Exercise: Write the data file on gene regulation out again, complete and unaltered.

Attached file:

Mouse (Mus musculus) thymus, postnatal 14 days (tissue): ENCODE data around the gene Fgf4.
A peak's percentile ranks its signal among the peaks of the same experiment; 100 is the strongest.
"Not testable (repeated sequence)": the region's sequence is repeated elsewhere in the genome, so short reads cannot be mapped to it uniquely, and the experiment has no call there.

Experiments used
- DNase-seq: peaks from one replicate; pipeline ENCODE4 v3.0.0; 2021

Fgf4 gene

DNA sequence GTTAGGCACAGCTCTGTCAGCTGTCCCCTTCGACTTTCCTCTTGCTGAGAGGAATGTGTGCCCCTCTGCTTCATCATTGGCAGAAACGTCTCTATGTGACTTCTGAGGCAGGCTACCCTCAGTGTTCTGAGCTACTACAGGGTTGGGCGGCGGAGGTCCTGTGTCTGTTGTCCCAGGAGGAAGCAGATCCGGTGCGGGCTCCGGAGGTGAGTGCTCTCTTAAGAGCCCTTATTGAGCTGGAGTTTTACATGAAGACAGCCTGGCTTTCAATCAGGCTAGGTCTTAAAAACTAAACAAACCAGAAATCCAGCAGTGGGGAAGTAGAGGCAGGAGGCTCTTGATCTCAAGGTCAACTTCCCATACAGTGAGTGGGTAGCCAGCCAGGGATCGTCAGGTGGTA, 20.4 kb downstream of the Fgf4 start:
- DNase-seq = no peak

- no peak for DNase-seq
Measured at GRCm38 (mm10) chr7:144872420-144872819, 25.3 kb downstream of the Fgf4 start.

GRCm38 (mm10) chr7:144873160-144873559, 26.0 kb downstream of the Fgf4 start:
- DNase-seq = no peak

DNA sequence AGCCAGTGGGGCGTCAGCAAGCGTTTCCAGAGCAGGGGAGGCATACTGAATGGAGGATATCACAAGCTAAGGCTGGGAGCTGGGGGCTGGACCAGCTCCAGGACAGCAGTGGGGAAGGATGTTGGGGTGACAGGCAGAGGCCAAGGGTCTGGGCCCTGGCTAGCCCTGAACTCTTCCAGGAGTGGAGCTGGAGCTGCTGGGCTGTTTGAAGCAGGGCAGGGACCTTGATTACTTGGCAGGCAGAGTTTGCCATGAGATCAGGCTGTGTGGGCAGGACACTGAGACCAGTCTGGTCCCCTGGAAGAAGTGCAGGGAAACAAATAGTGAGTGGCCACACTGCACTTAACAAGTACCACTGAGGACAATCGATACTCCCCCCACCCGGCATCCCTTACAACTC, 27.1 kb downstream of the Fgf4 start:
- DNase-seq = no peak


Mouse (Mus musculus) thymus, postnatal 14 days (tissue): ENCODE data around the gene Fgf4.
A peak's percentile ranks its signal among the peaks of the same experiment; 100 is the strongest.
"Not testable (repeated sequence)": the region's sequence is repeated elsewhere in the genome, so short reads cannot be mapped to it uniquely, and the experiment has no call there.

Experiments used
- DNase-seq: peaks from one replicate; pipeline ENCODE4 v3.0.0; 2021

Fgf4 gene

DNA sequence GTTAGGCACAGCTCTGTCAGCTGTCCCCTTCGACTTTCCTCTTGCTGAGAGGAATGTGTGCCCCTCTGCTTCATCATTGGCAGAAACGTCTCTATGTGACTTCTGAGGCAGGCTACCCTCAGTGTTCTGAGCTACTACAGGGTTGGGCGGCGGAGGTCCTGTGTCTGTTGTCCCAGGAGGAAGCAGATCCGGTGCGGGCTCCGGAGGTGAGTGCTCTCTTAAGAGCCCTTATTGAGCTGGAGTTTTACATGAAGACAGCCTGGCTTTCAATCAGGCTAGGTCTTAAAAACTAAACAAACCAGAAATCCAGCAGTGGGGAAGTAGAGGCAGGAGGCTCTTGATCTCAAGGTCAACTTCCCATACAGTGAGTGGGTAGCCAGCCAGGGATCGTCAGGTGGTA, 20.4 kb downstream of the Fgf4 start:
- DNase-seq = no peak

- no peak for DNase-seq
Measured at GRCm38 (mm10) chr7:144872420-144872819, 25.3 kb downstream of the Fgf4 start.

GRCm38 (mm10) chr7:144873160-144873559, 26.0 kb downstream of the Fgf4 start:
- DNase-seq = no peak

DNA sequence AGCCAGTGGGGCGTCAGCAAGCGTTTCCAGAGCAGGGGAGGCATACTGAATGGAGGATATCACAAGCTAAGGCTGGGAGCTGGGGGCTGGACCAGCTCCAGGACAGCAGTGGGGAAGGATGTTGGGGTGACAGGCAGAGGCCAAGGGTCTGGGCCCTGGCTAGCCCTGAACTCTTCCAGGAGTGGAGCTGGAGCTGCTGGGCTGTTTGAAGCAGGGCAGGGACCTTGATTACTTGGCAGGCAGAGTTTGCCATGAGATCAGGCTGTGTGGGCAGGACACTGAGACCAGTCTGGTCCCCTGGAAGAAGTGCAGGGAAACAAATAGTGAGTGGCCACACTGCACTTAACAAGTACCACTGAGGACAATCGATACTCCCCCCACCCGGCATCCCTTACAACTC, 27.1 kb downstream of the Fgf4 start:
- DNase-seq = no peak